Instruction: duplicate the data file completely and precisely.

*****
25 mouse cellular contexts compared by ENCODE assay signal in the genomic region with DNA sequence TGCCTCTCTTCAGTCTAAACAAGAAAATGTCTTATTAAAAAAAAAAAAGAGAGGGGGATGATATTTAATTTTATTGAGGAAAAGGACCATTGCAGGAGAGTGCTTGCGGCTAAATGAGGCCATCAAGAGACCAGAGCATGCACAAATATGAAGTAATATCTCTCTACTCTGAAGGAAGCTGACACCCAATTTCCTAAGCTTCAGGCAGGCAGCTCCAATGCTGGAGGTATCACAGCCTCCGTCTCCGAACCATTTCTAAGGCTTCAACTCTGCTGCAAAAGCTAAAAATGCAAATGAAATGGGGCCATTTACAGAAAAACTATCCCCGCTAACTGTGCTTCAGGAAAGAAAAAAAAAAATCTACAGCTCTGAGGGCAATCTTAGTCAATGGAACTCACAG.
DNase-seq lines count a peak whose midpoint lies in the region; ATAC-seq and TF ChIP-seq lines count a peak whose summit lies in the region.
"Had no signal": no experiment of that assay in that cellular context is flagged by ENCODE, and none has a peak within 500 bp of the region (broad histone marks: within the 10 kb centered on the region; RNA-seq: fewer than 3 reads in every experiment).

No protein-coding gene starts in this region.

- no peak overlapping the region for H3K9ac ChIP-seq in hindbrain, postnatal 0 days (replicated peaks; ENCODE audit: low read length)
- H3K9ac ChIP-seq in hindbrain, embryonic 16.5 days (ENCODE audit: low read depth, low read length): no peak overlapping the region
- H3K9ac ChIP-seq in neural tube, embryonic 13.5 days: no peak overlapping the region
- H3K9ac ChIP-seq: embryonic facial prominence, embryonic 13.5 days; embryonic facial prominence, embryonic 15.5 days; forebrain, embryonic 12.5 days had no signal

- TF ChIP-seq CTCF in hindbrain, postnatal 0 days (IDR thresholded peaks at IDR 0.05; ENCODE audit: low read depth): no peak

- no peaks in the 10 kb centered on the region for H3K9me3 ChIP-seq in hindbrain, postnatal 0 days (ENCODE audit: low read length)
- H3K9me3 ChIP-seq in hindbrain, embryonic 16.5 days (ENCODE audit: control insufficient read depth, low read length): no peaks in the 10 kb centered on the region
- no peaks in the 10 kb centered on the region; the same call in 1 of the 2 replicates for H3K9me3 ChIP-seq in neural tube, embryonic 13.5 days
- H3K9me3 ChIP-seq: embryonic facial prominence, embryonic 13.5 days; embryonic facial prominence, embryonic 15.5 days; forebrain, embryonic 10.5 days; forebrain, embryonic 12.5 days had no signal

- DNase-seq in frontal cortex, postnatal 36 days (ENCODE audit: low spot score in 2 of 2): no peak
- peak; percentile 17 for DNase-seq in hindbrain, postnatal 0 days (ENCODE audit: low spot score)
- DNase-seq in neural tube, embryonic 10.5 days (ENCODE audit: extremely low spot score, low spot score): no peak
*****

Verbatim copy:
25 mouse cellular contexts compared by ENCODE assay signal in the genomic region with DNA sequence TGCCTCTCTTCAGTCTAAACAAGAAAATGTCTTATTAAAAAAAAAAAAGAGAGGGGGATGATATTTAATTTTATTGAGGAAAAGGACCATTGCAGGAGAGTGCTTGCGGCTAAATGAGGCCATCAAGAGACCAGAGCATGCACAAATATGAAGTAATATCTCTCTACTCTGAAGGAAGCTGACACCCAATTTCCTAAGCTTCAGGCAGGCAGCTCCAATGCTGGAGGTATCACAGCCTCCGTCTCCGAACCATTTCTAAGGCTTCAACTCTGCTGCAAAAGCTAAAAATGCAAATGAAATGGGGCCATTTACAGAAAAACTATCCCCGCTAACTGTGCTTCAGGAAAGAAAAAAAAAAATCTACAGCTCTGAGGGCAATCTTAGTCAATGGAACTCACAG.
DNase-seq lines count a peak whose midpoint lies in the region; ATAC-seq and TF ChIP-seq lines count a peak whose summit lies in the region.
"Had no signal": no experiment of that assay in that cellular context is flagged by ENCODE, and none has a peak within 500 bp of the region (broad histone marks: within the 10 kb centered on the region; RNA-seq: fewer than 3 reads in every experiment).

No protein-coding gene starts in this region.

- no peak overlapping the region for H3K9ac ChIP-seq in hindbrain, postnatal 0 days (replicated peaks; ENCODE audit: low read length)
- H3K9ac ChIP-seq in hindbrain, embryonic 16.5 days (ENCODE audit: low read depth, low read length): no peak overlapping the region
- H3K9ac ChIP-seq in neural tube, embryonic 13.5 days: no peak overlapping the region
- H3K9ac ChIP-seq: embryonic facial prominence, embryonic 13.5 days; embryonic facial prominence, embryonic 15.5 days; forebrain, embryonic 12.5 days had no signal

- TF ChIP-seq CTCF in hindbrain, postnatal 0 days (IDR thresholded peaks at IDR 0.05; ENCODE audit: low read depth): no peak

- no peaks in the 10 kb centered on the region for H3K9me3 ChIP-seq in hindbrain, postnatal 0 days (ENCODE audit: low read length)
- H3K9me3 ChIP-seq in hindbrain, embryonic 16.5 days (ENCODE audit: control insufficient read depth, low read length): no peaks in the 10 kb centered on the region
- no peaks in the 10 kb centered on the region; the same call in 1 of the 2 replicates for H3K9me3 ChIP-seq in neural tube, embryonic 13.5 days
- H3K9me3 ChIP-seq: embryonic facial prominence, embryonic 13.5 days; embryonic facial prominence, embryonic 15.5 days; forebrain, embryonic 10.5 days; forebrain, embryonic 12.5 days had no signal

- DNase-seq in frontal cortex, postnatal 36 days (ENCODE audit: low spot score in 2 of 2): no peak
- peak; percentile 17 for DNase-seq in hindbrain, postnatal 0 days (ENCODE audit: low spot score)
- DNase-seq in neural tube, embryonic 10.5 days (ENCODE audit: extremely low spot score, low spot score): no peak